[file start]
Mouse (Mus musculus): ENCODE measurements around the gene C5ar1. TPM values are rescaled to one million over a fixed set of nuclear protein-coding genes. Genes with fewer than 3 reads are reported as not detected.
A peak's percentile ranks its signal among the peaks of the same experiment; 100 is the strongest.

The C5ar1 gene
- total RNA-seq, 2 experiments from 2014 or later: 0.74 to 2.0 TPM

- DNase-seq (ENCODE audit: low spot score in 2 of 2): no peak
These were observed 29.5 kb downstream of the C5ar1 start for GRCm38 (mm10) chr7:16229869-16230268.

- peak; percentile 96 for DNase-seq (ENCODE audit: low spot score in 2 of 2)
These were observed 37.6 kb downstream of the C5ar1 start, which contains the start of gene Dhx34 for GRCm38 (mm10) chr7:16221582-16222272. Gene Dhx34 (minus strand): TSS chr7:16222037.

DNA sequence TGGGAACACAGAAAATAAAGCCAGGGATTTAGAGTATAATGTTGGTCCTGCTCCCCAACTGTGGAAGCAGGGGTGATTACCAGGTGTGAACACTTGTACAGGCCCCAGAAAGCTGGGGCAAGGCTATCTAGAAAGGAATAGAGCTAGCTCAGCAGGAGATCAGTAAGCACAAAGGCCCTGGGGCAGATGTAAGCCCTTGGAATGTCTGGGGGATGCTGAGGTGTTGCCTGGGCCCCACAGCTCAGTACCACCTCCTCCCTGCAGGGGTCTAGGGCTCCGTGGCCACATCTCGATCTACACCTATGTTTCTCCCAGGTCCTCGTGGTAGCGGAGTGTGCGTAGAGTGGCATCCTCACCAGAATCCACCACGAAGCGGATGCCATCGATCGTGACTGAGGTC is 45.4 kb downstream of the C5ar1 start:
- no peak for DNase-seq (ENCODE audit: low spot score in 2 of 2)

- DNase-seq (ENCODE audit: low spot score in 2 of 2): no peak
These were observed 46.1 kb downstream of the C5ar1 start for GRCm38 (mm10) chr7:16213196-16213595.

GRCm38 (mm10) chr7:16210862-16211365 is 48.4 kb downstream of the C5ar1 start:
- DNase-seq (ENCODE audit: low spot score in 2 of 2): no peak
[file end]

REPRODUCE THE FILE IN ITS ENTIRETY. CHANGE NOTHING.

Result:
Mouse (Mus musculus): ENCODE measurements around the gene C5ar1. TPM values are rescaled to one million over a fixed set of nuclear protein-coding genes. Genes with fewer than 3 reads are reported as not detected.
A peak's percentile ranks its signal among the peaks of the same experiment; 100 is the strongest.

The C5ar1 gene
- total RNA-seq, 2 experiments from 2014 or later: 0.74 to 2.0 TPM

- DNase-seq (ENCODE audit: low spot score in 2 of 2): no peak
These were observed 29.5 kb downstream of the C5ar1 start for GRCm38 (mm10) chr7:16229869-16230268.

- peak; percentile 96 for DNase-seq (ENCODE audit: low spot score in 2 of 2)
These were observed 37.6 kb downstream of the C5ar1 start, which contains the start of gene Dhx34 for GRCm38 (mm10) chr7:16221582-16222272. Gene Dhx34 (minus strand): TSS chr7:16222037.

DNA sequence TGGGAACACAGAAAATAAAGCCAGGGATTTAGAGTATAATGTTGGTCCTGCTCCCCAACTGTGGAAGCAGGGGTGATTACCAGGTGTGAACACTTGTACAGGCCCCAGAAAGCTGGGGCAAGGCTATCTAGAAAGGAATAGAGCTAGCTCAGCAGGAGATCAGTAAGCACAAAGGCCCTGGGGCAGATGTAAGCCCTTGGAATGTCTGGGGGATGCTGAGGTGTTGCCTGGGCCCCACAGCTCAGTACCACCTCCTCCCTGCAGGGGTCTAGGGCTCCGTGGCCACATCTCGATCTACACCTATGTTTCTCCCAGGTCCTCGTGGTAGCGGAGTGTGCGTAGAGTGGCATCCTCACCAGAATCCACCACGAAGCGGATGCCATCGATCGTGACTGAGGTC is 45.4 kb downstream of the C5ar1 start:
- no peak for DNase-seq (ENCODE audit: low spot score in 2 of 2)

- DNase-seq (ENCODE audit: low spot score in 2 of 2): no peak
These were observed 46.1 kb downstream of the C5ar1 start for GRCm38 (mm10) chr7:16213196-16213595.

GRCm38 (mm10) chr7:16210862-16211365 is 48.4 kb downstream of the C5ar1 start:
- DNase-seq (ENCODE audit: low spot score in 2 of 2): no peak